Certainly, Augustus’ policy was concerned both to secure peace and to enhance the prosperity of provinces, once within the empire. In this way, his work represented a continuation and development of that of Julius Caesar; this had looked to the protection of Rome and Italy by the establishment of a ‘buffer’ of provinces a Pro-Roman territory, secure within increasingly visible frontiers and valuing the prosperity which came From peace and security – Shotter
“Varied from region to region, adjusted for circumstances and contingencies. Aggression alternated with Restraint, conquest with diplomacy, advance with retreat. Acquisitions and annexations occurred in some Areas, consolidation and negotiation in others… The regime persistently projected the impression of vigour, expansionism, triumph and dominance” (Gruen, ‘Imperial Policy of Augustus’ p.416; quoted in Antiquity 2 p.313)
“One major contribution we can be sure Augustus made to Roman expansion was to slow it down: although he had conquered more territory than any other Roman before him, and duly highlighted this in the prefaceto the Res Gestae, caution gradually replaced the bold enterprises of his predecessors… Military defeats have been blamed for the end of expansion…It is far more likely that, just as conquest was at first driven by political competition, so the end of competition had made the costs and risks of territorial expansion seem no longer worth it” (Woolf, p.121)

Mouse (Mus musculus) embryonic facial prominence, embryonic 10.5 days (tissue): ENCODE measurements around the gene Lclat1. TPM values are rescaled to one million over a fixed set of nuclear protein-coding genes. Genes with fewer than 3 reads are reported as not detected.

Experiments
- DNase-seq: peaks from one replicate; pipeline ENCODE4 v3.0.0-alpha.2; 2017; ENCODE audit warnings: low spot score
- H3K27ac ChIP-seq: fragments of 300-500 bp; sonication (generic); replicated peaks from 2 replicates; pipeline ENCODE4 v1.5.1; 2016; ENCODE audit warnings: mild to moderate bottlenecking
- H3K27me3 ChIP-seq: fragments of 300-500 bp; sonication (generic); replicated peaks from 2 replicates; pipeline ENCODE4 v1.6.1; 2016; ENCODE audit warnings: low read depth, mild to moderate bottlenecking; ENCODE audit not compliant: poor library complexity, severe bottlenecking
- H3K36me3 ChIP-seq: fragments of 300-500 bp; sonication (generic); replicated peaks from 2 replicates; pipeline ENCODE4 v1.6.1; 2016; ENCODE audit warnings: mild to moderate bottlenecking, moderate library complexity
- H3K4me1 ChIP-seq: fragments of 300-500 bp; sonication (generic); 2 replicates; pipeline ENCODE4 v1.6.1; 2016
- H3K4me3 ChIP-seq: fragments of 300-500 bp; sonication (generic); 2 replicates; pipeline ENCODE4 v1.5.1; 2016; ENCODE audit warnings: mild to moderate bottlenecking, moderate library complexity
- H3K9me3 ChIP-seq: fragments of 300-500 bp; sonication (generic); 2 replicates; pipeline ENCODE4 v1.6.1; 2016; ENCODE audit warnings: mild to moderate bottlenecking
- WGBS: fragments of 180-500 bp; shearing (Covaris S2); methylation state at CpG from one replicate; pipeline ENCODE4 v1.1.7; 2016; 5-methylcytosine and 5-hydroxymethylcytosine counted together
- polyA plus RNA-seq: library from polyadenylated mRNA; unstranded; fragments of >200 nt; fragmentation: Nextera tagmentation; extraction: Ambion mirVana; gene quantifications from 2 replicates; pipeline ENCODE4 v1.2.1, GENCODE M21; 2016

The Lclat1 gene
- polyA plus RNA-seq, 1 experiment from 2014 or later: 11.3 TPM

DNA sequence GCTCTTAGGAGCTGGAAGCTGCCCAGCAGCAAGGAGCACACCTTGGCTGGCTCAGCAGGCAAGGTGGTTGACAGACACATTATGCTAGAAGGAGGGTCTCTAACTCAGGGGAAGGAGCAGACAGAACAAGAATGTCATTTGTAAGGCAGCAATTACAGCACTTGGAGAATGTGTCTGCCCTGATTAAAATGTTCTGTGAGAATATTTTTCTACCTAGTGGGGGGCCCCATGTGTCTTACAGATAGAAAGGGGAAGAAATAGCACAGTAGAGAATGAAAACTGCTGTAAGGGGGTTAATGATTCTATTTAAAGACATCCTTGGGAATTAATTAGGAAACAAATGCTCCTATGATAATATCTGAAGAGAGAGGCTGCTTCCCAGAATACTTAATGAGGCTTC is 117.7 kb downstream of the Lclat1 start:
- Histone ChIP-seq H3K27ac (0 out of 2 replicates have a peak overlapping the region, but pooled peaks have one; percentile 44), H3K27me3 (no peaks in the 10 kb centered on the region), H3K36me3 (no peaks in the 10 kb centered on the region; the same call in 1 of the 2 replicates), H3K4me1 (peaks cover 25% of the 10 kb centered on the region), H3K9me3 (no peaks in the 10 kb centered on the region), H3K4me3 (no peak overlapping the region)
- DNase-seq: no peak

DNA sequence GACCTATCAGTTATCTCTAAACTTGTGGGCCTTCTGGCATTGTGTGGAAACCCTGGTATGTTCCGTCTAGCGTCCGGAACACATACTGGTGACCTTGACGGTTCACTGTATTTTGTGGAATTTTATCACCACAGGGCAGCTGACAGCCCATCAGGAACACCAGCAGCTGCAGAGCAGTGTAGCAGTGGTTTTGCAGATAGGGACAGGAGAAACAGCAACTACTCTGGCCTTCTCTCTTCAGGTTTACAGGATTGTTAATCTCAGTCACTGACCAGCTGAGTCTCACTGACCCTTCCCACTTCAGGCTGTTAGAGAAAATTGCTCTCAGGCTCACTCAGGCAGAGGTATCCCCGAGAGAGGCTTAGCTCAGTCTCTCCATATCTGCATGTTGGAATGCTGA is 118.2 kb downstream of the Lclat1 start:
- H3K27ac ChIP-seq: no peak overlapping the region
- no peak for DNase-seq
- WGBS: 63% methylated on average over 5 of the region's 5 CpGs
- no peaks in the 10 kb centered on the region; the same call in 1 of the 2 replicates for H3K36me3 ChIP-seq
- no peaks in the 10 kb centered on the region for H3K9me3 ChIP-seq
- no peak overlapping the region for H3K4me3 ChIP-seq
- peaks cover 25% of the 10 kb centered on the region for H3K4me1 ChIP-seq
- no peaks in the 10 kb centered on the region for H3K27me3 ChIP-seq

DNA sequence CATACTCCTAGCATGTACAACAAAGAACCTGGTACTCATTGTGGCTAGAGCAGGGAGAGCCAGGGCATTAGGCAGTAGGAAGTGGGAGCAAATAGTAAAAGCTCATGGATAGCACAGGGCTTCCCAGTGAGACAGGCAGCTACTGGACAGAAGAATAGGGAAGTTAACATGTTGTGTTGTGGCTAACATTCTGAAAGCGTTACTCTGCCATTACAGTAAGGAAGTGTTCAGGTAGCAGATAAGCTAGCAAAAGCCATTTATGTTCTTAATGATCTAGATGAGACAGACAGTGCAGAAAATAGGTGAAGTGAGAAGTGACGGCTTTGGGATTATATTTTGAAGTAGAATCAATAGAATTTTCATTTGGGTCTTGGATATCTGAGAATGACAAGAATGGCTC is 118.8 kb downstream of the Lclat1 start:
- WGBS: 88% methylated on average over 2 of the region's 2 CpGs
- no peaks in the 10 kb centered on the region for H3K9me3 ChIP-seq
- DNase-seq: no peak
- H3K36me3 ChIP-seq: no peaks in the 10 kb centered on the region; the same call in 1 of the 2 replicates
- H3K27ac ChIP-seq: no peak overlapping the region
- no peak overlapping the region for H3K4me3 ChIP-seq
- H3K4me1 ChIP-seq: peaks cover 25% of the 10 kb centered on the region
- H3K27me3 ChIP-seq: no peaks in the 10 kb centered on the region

Despite some failures “and the costly losses in the areas around the Danube and east of the Rhine, Augustus appeared to the Romans as a great conqueror who had expanded the empire, indeed as the greatest commander in Roman history. The territories of his other successful conquests all remained part of the empire for many centuries and testified to the soundness of his policies in Romans’ eyes.” (p.104)- Eck
1) AREAS CONSOLIDATED/ PACIFIED
By the end of his reign, the armies of...